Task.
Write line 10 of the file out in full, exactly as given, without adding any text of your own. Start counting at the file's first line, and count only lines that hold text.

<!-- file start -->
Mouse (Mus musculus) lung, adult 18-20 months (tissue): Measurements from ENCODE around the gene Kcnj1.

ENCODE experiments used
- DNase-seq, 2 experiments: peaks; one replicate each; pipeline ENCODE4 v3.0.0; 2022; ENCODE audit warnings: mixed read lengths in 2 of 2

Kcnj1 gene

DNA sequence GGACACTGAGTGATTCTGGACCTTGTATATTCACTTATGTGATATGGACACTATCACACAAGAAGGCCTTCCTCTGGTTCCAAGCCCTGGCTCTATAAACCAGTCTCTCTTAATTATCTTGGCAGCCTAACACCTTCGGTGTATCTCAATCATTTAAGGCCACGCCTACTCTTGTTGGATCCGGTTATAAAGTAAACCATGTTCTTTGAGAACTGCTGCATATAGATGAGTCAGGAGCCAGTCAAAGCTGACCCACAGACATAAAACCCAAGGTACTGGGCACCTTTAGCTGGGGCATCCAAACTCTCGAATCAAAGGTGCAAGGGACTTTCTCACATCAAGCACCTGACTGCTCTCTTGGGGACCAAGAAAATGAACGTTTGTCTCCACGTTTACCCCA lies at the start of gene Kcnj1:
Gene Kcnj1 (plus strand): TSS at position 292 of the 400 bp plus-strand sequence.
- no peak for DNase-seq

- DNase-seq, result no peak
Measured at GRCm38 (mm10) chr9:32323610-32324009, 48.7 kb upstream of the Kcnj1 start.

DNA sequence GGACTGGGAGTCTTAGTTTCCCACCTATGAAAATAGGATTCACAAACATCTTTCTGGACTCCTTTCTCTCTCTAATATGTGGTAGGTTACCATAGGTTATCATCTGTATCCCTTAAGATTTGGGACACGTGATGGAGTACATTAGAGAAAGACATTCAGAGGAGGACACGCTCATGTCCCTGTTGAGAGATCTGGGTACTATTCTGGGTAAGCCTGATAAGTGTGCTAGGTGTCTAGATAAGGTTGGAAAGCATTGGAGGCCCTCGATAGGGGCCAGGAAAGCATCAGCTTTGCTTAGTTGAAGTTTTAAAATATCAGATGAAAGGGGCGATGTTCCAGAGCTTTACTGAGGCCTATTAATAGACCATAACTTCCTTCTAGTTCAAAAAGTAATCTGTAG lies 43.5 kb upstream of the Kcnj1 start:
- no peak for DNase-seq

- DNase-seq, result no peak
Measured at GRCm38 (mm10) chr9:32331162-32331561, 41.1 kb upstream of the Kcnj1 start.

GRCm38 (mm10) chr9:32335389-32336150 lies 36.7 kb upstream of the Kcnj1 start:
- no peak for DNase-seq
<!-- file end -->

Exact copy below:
DNA sequence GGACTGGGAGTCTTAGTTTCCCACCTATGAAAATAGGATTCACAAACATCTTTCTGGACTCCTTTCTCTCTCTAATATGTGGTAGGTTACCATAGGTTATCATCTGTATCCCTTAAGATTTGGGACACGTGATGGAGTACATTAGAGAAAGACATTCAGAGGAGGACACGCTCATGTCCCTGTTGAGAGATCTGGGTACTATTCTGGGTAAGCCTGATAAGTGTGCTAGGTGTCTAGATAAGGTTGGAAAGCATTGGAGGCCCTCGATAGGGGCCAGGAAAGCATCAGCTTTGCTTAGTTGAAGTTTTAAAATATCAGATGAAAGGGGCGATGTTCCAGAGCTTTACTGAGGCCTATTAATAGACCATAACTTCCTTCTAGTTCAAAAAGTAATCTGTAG lies 43.5 kb upstream of the Kcnj1 start: